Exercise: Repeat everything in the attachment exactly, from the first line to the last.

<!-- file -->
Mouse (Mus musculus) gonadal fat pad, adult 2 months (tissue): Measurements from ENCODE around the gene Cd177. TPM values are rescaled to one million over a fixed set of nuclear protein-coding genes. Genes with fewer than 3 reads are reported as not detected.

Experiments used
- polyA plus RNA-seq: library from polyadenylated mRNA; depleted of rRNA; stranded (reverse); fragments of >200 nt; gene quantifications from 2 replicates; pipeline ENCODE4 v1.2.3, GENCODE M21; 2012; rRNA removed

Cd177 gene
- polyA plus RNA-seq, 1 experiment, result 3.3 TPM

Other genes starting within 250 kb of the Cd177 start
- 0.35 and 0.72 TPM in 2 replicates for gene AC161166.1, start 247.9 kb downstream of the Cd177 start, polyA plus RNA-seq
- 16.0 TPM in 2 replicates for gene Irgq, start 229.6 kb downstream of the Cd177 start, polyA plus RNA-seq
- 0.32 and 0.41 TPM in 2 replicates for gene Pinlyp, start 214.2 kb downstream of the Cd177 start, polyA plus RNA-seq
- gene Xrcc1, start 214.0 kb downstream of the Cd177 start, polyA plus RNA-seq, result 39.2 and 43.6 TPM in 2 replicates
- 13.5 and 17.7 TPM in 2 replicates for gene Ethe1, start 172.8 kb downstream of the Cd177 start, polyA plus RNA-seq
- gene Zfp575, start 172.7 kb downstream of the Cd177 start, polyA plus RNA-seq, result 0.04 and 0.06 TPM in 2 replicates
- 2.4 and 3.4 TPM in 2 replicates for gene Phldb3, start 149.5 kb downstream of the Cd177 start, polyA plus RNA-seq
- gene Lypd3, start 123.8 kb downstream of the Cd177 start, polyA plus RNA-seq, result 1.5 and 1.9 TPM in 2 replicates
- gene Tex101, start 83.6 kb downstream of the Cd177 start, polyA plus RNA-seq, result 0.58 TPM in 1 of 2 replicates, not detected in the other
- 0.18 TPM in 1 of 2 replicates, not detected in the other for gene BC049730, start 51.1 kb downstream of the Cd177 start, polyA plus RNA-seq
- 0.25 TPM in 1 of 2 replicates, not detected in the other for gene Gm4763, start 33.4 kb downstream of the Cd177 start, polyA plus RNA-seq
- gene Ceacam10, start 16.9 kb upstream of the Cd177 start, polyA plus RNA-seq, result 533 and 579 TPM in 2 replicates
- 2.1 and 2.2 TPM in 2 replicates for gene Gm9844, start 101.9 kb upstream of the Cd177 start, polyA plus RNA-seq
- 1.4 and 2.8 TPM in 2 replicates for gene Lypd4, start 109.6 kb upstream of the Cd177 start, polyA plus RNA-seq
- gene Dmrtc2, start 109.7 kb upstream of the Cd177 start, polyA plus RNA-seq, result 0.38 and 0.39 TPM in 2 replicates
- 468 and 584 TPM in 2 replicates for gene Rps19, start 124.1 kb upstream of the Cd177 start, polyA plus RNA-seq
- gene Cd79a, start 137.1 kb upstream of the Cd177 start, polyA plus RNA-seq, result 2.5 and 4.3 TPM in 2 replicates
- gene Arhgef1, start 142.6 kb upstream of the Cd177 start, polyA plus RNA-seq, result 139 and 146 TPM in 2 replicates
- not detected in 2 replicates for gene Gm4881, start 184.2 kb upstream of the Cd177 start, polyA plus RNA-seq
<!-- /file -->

Mouse (Mus musculus) gonadal fat pad, adult 2 months (tissue): Measurements from ENCODE around the gene Cd177. TPM values are rescaled to one million over a fixed set of nuclear protein-coding genes. Genes with fewer than 3 reads are reported as not detected.

Experiments used
- polyA plus RNA-seq: library from polyadenylated mRNA; depleted of rRNA; stranded (reverse); fragments of >200 nt; gene quantifications from 2 replicates; pipeline ENCODE4 v1.2.3, GENCODE M21; 2012; rRNA removed

Cd177 gene
- polyA plus RNA-seq, 1 experiment, result 3.3 TPM

Other genes starting within 250 kb of the Cd177 start
- 0.35 and 0.72 TPM in 2 replicates for gene AC161166.1, start 247.9 kb downstream of the Cd177 start, polyA plus RNA-seq
- 16.0 TPM in 2 replicates for gene Irgq, start 229.6 kb downstream of the Cd177 start, polyA plus RNA-seq
- 0.32 and 0.41 TPM in 2 replicates for gene Pinlyp, start 214.2 kb downstream of the Cd177 start, polyA plus RNA-seq
- gene Xrcc1, start 214.0 kb downstream of the Cd177 start, polyA plus RNA-seq, result 39.2 and 43.6 TPM in 2 replicates
- 13.5 and 17.7 TPM in 2 replicates for gene Ethe1, start 172.8 kb downstream of the Cd177 start, polyA plus RNA-seq
- gene Zfp575, start 172.7 kb downstream of the Cd177 start, polyA plus RNA-seq, result 0.04 and 0.06 TPM in 2 replicates
- 2.4 and 3.4 TPM in 2 replicates for gene Phldb3, start 149.5 kb downstream of the Cd177 start, polyA plus RNA-seq
- gene Lypd3, start 123.8 kb downstream of the Cd177 start, polyA plus RNA-seq, result 1.5 and 1.9 TPM in 2 replicates
- gene Tex101, start 83.6 kb downstream of the Cd177 start, polyA plus RNA-seq, result 0.58 TPM in 1 of 2 replicates, not detected in the other
- 0.18 TPM in 1 of 2 replicates, not detected in the other for gene BC049730, start 51.1 kb downstream of the Cd177 start, polyA plus RNA-seq
- 0.25 TPM in 1 of 2 replicates, not detected in the other for gene Gm4763, start 33.4 kb downstream of the Cd177 start, polyA plus RNA-seq
- gene Ceacam10, start 16.9 kb upstream of the Cd177 start, polyA plus RNA-seq, result 533 and 579 TPM in 2 replicates
- 2.1 and 2.2 TPM in 2 replicates for gene Gm9844, start 101.9 kb upstream of the Cd177 start, polyA plus RNA-seq
- 1.4 and 2.8 TPM in 2 replicates for gene Lypd4, start 109.6 kb upstream of the Cd177 start, polyA plus RNA-seq
- gene Dmrtc2, start 109.7 kb upstream of the Cd177 start, polyA plus RNA-seq, result 0.38 and 0.39 TPM in 2 replicates
- 468 and 584 TPM in 2 replicates for gene Rps19, start 124.1 kb upstream of the Cd177 start, polyA plus RNA-seq
- gene Cd79a, start 137.1 kb upstream of the Cd177 start, polyA plus RNA-seq, result 2.5 and 4.3 TPM in 2 replicates
- gene Arhgef1, start 142.6 kb upstream of the Cd177 start, polyA plus RNA-seq, result 139 and 146 TPM in 2 replicates
- not detected in 2 replicates for gene Gm4881, start 184.2 kb upstream of the Cd177 start, polyA plus RNA-seq